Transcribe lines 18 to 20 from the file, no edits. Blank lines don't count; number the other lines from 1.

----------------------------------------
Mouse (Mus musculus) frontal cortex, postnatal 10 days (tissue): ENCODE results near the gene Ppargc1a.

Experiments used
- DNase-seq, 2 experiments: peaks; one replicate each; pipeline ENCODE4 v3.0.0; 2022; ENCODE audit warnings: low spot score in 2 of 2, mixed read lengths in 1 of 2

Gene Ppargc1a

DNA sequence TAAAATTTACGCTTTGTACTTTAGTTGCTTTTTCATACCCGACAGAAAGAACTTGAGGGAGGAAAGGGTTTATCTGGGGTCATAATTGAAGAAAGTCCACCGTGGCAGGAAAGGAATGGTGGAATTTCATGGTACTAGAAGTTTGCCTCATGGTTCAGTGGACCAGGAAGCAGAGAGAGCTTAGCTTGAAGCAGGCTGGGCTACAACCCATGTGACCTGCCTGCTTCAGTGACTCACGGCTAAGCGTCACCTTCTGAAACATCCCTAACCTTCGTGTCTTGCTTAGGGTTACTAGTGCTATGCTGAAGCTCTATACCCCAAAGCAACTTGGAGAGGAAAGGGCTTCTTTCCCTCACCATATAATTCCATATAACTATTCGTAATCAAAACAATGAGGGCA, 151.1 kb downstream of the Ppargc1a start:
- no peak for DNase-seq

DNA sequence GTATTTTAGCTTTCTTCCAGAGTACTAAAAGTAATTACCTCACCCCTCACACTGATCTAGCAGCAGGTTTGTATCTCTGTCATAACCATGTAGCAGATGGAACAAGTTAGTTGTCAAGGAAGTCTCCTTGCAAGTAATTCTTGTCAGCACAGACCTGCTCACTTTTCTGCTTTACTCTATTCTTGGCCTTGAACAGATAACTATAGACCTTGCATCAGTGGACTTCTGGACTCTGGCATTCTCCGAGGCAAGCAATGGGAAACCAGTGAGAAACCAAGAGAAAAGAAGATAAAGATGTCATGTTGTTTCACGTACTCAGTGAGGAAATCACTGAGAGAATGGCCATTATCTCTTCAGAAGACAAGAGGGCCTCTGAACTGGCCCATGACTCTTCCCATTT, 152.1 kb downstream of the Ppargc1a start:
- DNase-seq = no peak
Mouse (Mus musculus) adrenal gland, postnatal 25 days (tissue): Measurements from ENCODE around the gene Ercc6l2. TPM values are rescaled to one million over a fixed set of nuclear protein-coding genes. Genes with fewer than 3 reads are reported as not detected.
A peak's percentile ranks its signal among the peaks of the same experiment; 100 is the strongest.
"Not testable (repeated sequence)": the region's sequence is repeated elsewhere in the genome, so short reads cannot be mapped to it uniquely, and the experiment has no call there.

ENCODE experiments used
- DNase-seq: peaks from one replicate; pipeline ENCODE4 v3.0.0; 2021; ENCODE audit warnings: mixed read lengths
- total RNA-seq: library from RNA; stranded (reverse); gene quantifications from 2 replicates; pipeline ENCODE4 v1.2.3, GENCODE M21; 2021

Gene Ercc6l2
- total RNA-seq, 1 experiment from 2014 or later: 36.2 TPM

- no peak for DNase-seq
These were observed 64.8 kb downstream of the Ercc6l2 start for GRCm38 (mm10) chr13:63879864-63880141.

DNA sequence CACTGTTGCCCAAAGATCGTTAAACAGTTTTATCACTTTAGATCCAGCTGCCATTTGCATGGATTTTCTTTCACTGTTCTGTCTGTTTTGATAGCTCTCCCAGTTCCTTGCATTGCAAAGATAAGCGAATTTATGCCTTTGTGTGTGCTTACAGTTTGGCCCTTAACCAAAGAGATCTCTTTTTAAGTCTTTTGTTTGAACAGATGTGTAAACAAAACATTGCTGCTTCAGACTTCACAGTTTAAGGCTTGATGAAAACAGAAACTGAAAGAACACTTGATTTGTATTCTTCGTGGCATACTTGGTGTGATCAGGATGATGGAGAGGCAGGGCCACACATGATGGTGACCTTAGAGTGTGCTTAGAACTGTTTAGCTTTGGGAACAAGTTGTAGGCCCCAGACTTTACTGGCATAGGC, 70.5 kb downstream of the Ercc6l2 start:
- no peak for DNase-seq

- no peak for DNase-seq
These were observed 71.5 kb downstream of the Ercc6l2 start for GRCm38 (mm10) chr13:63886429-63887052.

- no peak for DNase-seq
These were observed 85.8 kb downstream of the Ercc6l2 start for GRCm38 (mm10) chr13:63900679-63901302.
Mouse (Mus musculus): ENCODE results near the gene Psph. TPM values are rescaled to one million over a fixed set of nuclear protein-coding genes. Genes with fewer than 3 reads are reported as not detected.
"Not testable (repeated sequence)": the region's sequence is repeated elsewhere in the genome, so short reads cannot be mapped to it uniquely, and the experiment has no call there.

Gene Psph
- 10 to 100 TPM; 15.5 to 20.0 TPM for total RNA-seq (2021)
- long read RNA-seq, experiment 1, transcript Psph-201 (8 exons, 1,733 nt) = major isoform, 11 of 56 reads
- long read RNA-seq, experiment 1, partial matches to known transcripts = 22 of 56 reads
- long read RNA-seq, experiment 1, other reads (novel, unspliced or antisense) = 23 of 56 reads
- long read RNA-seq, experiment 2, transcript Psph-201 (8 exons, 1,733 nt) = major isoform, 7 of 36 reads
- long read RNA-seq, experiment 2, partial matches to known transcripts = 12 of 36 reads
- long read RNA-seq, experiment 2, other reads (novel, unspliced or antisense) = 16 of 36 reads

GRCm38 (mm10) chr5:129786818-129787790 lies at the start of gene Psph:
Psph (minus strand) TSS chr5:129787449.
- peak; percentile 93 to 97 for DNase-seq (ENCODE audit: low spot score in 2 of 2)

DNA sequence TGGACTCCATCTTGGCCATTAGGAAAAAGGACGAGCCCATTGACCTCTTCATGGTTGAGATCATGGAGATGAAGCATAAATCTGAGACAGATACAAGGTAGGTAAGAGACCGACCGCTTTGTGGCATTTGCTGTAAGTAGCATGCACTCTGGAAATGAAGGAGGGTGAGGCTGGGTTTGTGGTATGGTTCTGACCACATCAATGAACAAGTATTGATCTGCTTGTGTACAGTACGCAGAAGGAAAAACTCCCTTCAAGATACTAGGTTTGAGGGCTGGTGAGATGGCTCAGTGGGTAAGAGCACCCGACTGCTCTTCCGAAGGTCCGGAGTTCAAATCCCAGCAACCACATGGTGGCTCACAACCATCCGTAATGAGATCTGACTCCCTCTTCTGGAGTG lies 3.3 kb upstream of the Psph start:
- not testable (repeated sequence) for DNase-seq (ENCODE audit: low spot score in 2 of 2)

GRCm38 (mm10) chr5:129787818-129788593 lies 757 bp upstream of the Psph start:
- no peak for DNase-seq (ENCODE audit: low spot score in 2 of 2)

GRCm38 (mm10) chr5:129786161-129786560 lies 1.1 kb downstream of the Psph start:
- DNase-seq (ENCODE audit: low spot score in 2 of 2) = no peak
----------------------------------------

These were observed 64.8 kb downstream of the Ercc6l2 start for GRCm38 (mm10) chr13:63879864-63880141.

DNA sequence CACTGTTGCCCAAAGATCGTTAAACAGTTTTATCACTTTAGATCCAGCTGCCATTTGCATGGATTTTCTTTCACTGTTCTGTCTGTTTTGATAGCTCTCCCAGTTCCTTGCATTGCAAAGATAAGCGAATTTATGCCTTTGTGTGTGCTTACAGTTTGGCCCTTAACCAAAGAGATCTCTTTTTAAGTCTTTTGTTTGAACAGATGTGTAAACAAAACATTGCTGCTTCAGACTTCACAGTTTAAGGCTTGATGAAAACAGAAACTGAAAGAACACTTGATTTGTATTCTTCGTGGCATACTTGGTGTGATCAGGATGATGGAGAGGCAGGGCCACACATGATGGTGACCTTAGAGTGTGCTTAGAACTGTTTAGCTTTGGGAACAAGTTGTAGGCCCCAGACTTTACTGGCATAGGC, 70.5 kb downstream of the Ercc6l2 start:
- no peak for DNase-seq